Covering the Goulburn and Murray valleys

Apple prices up, pears drop off

Some positives in the growing season

December 24, 2013 4:22am

Pink Lady apples.

There has been a glimmer of hope for fresh market apple growers with prices steady or slightly improving, but pear prices have on average remained depressed.

Turnbull Brothers’ orchard manager Alex Turnbull said in the past six months the market for apples and Packham pears has been moderate to good.

‘‘It is a liveable market — the prices aren’t outstanding, neither are they the worst we’ve experienced,’’ Mr Turnbull said.

‘‘Although the market for Williams pears has been shocking.’’

He puts the low prices down to the flood of the canning variety onto the fresh market following SPC Ardmona’s fruit intake cuts.

‘‘People have had to find a market for their fruit and it has been that way for the last three years or so.’’

The Turnbulls grow Granny Smith, Royal Gala and Pink Lady apples, Williams and Packham pears and cherries on about 202ha at Ardmona. The fruit is sent to packers and sold all across Australia.

This puts them in a better position to benefit from the increase in total volume and total value of Australian-grown apples sold in Australia during 2013, as Horticulture Australia Ltd identified.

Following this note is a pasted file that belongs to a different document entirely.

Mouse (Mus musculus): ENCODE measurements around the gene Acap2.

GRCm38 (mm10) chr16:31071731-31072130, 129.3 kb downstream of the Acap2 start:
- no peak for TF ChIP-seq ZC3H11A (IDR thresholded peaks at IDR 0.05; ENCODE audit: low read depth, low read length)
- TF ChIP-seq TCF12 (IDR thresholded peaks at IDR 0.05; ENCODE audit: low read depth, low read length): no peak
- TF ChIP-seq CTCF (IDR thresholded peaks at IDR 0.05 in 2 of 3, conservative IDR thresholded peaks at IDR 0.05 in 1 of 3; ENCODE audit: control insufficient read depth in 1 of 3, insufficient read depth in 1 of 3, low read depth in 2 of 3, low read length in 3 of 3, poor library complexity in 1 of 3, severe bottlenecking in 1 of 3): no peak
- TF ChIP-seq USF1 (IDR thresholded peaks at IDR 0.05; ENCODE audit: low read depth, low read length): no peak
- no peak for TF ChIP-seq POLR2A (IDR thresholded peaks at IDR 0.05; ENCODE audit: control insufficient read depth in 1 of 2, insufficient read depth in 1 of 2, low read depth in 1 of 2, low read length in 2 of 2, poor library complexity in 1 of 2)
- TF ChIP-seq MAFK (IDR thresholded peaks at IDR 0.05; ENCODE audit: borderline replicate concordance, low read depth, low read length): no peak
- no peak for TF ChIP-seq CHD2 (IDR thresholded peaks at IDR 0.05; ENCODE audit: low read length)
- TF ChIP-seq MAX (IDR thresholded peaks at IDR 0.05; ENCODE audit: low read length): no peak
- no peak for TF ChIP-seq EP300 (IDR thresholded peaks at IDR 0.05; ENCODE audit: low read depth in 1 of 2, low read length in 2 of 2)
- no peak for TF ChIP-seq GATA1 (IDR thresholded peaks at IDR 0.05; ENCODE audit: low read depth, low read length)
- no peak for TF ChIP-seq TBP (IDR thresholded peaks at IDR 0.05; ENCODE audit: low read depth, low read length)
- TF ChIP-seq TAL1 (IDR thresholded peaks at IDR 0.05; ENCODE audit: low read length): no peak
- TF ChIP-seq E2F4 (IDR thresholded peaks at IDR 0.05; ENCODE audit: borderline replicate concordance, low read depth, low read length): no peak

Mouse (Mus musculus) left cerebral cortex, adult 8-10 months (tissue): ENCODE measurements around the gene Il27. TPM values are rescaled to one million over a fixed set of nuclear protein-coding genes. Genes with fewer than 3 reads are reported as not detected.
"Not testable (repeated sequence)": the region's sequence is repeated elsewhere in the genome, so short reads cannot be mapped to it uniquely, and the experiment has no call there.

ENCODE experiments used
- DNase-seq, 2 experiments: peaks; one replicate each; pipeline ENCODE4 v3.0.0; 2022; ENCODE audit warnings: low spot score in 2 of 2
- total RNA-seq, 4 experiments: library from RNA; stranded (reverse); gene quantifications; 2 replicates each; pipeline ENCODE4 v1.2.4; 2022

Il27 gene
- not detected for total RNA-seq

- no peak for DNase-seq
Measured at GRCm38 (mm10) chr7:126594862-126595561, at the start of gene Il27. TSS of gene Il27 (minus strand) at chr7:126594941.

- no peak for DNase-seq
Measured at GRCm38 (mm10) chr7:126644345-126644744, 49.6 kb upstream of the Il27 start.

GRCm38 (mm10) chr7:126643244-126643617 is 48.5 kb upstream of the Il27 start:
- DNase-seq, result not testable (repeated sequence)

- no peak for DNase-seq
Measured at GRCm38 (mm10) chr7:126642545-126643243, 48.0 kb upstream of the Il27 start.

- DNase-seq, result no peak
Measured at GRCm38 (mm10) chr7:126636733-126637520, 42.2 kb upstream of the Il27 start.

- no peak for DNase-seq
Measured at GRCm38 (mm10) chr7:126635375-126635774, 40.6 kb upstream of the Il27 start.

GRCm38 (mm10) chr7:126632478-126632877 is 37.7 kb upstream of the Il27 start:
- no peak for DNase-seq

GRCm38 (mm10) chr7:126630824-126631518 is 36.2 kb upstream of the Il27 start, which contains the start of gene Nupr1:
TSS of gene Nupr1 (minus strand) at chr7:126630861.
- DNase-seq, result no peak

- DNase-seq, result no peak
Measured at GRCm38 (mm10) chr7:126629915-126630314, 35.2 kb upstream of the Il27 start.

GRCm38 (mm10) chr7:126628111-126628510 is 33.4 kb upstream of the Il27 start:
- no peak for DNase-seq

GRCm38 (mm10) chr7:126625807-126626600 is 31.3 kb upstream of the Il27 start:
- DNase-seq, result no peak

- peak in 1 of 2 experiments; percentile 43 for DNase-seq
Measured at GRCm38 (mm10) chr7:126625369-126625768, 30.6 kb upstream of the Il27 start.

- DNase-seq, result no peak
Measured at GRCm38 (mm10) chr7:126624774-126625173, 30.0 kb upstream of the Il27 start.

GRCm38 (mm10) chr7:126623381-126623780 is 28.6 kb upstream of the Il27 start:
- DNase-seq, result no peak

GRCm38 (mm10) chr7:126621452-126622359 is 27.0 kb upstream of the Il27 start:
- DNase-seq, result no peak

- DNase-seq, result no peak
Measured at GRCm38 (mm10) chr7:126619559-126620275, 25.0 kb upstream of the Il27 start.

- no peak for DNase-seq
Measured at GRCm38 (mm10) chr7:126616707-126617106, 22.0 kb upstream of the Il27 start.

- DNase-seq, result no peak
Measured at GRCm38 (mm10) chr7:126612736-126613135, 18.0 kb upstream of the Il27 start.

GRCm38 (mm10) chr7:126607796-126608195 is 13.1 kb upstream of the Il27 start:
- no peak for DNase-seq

Growth was seen in all states except Victoria and Western Australia, which reduced by 1.2 per cent 1.99 per cent respectively.

Mr Turnbull said the crop he had now was largely better than last year across the apple varieties they grew.

‘‘There have been reports around the area that Pink Lady and Sundowner crops are down on last year.’’

He said climatic variations including chill hours could be behind the reduction.

Fruit Growers Victoria general manager John Wilson agreed it had been a steady year for fresh market apple prices and that pear prices remained depressed across the year, but were better than the previous year.

According to the Apple and Pear Industry Advisory Committee’s 2012-13 report, retail pricing tactics and a difficult environment for the processing sector saw a challenging year for the industry, as the large crop gave the retail sector an opportunity to put downward pressure on price.

According to the Australian Bureau of Statistics, the production of apples and pears increased from 2010 to 2011 by 13 per cent and 30 per cent respectively.

Pear production increased over this period; however the long-term trend shows a consistent decline in production during the past 10 years.

‘‘It looks as if there will be less carryover stock, so it will not depress prices for next year’s season,’’ Mr Wilson said.

He said this pome fruit growing season looked as if it would be an ‘‘off’’ year, except for Granny Smiths.

‘‘There won’t be shortage, nor will there be an over-supply.

‘‘We have things working for us and things working against us.’’

He said the ‘Aussie Apples’ branding including stickers had made it easier for customers to buy fresh Australian fruit, but processed foods needed far clearer statements of Australian grown food content.

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